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Alien Minerals Found in Lunar Crater – Film at Eleven!

Computer models in science can be useful -- until you start believing in them.

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For every problem there is a solution that is simple, elegant and wrong. – H. L. Mencken

Central peaks of the lunar crater Copernicus: Covered in astro-fairy dust?

Accuracy in scientific reporting (and thus the education of the public) is wholly dependent on a reporter’s understanding of the material they’re covering.  Making a reporter’s job even more challenging is the fact that some research results themselves can be misleading.  A variant of my post title above appeared recently over a story reporting the results of a paper published in the journal Nature Geoscience.  That study used computer modeling to simulate the effects of a low velocity impact on the Moon.  Computer models of natural phenomena are made in an attempt to understand complex processes that we could otherwise not be able to address.

To briefly set the stage on this new work, we believe that the vast majority of craters on the Moon and planets are formed by the collision of solid objects with these bodies.  These impacts occur at very high speeds; on the Moon, the average velocity of impact is about 20,000 meters per second.  At such speeds, geological materials will vaporize and the mechanics of the formation of a crater are complex.  These results have been painstakingly described through laboratory and field studies of both natural and artificial impact craters of a wide range of sizes.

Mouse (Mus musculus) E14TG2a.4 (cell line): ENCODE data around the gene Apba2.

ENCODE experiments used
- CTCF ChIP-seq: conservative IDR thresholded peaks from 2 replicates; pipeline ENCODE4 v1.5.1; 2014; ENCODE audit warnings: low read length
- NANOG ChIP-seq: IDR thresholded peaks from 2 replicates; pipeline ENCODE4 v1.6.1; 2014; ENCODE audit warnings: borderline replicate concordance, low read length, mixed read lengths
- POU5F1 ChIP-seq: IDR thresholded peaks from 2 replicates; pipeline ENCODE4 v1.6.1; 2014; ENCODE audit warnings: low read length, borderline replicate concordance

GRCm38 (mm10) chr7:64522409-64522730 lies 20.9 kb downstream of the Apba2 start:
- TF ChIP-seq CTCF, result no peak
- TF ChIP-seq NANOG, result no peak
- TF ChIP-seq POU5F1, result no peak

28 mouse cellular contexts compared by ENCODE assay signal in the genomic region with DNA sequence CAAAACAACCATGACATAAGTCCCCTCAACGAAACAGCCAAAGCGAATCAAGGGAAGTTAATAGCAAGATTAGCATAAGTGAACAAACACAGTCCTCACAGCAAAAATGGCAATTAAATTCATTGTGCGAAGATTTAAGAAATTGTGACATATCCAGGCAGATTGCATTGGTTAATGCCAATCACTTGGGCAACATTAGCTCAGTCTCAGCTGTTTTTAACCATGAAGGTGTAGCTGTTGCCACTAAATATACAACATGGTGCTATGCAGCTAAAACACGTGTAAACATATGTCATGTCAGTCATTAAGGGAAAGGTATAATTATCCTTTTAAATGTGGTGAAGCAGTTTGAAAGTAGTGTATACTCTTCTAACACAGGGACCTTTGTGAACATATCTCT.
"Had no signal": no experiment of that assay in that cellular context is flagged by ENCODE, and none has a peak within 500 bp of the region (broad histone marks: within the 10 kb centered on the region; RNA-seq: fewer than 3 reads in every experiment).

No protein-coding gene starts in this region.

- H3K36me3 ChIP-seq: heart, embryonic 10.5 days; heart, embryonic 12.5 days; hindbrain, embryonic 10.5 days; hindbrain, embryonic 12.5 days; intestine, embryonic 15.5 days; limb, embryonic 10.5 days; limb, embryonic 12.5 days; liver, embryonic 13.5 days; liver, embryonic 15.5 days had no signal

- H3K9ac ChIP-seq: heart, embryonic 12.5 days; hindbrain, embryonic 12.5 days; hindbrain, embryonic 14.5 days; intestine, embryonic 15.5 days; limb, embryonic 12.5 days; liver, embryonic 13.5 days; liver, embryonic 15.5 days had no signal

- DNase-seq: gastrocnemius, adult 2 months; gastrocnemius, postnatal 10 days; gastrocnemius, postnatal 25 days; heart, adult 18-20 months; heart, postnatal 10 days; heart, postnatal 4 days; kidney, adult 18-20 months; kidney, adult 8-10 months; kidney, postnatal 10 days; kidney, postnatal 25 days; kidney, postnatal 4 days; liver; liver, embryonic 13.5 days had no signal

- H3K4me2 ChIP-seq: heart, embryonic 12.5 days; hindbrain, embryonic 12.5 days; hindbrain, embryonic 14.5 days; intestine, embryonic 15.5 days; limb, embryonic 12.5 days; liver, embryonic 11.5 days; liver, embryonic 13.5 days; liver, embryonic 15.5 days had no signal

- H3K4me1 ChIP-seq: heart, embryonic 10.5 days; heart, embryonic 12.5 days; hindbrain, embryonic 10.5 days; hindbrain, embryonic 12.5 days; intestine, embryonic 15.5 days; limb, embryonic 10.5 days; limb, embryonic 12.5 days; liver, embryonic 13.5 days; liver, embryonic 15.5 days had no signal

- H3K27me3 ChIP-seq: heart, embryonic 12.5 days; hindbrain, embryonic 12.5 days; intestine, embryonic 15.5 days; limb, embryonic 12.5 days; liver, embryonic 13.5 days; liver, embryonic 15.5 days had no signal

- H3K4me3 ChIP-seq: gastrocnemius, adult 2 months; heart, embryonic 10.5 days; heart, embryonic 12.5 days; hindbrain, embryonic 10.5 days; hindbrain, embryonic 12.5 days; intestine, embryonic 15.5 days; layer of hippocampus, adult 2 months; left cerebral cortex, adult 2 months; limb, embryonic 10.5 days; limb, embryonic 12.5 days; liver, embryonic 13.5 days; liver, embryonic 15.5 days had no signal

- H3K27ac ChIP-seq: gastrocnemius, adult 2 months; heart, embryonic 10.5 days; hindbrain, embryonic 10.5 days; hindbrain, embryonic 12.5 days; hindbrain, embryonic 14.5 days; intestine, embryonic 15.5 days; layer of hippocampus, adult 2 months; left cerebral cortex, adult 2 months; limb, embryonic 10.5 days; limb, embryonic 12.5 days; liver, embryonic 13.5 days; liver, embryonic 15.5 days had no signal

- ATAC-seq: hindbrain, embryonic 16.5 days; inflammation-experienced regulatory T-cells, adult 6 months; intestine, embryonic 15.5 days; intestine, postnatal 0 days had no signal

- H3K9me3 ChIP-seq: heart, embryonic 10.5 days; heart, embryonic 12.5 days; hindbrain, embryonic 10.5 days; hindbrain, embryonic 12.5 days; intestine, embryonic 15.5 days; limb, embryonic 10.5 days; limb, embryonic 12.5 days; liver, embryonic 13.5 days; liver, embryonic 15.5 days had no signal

Because we needed to fully understand the mechanics of impact cratering to understand the record in the Apollo lunar samples, much work was conducted toward characterizing the physical and chemical effects of impact on typical rocks.  Because impact velocities are typically high, there is little preservation of the projectile in impact craters.  Most of the impactor is vaporized and this super-hot silicate vapor is partly lost to space and partly incorporated into the shock melted rocks of the crater interior.

The soils returned from the Apollo missions contained a recognizable fraction of material that must have been added by the impacting objects that created its craters.  In most soils, this fraction is on the order of a few weight percent.  Interestingly, this “meteoritic component” tends to be defined chemically and actual fragments of meteorite in the lunar soil are extremely rare.  This observation would seem to support the notion that most of the impacting debris is vaporized at impact and does not occur as fragments on the surface.

However, the speed of impacting projectiles cited above is an average speed, meaning that while some impacts occur at higher velocities, others must occur at lower speeds.  As the encounter velocity decreases, there is an increasing likelihood that some portions of the impacting fragments might be preserved on the surface.  It is this last possibility that the new paper considers.  The authors modeled the effects of the impact of a relatively slow-moving body with the Moon and found that more fragments of the object are preserved than in high velocity impacts.  Moreover, by tracing the paths of impactor particles during cratering flow, they find that much of this preserved material ends up on or near the central peak of the resulting crater.

That last finding is interesting because in remote sensing studies of the lunar surface, it is in the central peaks where we find “unusual” compositions, in the sense that those compositions are different from the average upper lunar surface.  The traditional explanation for this relation is that because central peaks are derived from well below the impact target, they are exposing deep-seated compositions (lower levels of the crust of the Moon contain different rock types than occur on the surface).  The study’s new interpretation suggests instead that the central peaks are covered in debris from the impacting projectile.